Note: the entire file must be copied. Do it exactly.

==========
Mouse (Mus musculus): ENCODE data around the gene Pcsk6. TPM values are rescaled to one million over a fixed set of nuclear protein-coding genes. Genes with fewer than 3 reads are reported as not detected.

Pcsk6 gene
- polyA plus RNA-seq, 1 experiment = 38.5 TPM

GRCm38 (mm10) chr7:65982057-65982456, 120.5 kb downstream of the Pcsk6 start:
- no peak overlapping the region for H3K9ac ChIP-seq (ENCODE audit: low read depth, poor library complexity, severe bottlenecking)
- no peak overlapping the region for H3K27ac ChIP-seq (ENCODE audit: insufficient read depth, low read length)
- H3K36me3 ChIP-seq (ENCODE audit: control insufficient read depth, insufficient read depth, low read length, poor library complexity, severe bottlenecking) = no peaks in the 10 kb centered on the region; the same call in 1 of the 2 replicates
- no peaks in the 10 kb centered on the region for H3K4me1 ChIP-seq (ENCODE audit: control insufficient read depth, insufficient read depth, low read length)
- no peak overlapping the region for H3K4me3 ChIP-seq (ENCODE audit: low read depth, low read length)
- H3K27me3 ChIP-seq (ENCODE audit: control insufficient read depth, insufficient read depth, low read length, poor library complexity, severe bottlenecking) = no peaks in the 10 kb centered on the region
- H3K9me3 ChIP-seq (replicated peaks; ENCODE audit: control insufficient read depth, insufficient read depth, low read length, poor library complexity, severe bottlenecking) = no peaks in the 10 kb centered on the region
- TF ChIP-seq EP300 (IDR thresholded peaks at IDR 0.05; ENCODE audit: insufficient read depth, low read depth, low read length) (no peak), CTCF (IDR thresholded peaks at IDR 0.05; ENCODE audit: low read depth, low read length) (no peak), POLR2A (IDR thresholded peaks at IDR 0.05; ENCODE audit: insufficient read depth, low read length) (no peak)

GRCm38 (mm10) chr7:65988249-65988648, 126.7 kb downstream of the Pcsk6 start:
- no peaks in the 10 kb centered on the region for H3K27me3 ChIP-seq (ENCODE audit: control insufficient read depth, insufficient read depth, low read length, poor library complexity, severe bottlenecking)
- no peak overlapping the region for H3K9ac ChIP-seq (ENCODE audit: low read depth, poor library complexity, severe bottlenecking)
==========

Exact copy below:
Mouse (Mus musculus): ENCODE data around the gene Pcsk6. TPM values are rescaled to one million over a fixed set of nuclear protein-coding genes. Genes with fewer than 3 reads are reported as not detected.

Pcsk6 gene
- polyA plus RNA-seq, 1 experiment = 38.5 TPM

GRCm38 (mm10) chr7:65982057-65982456, 120.5 kb downstream of the Pcsk6 start:
- no peak overlapping the region for H3K9ac ChIP-seq (ENCODE audit: low read depth, poor library complexity, severe bottlenecking)
- no peak overlapping the region for H3K27ac ChIP-seq (ENCODE audit: insufficient read depth, low read length)
- H3K36me3 ChIP-seq (ENCODE audit: control insufficient read depth, insufficient read depth, low read length, poor library complexity, severe bottlenecking) = no peaks in the 10 kb centered on the region; the same call in 1 of the 2 replicates
- no peaks in the 10 kb centered on the region for H3K4me1 ChIP-seq (ENCODE audit: control insufficient read depth, insufficient read depth, low read length)
- no peak overlapping the region for H3K4me3 ChIP-seq (ENCODE audit: low read depth, low read length)
- H3K27me3 ChIP-seq (ENCODE audit: control insufficient read depth, insufficient read depth, low read length, poor library complexity, severe bottlenecking) = no peaks in the 10 kb centered on the region
- H3K9me3 ChIP-seq (replicated peaks; ENCODE audit: control insufficient read depth, insufficient read depth, low read length, poor library complexity, severe bottlenecking) = no peaks in the 10 kb centered on the region
- TF ChIP-seq EP300 (IDR thresholded peaks at IDR 0.05; ENCODE audit: insufficient read depth, low read depth, low read length) (no peak), CTCF (IDR thresholded peaks at IDR 0.05; ENCODE audit: low read depth, low read length) (no peak), POLR2A (IDR thresholded peaks at IDR 0.05; ENCODE audit: insufficient read depth, low read length) (no peak)

GRCm38 (mm10) chr7:65988249-65988648, 126.7 kb downstream of the Pcsk6 start:
- no peaks in the 10 kb centered on the region for H3K27me3 ChIP-seq (ENCODE audit: control insufficient read depth, insufficient read depth, low read length, poor library complexity, severe bottlenecking)
- no peak overlapping the region for H3K9ac ChIP-seq (ENCODE audit: low read depth, poor library complexity, severe bottlenecking)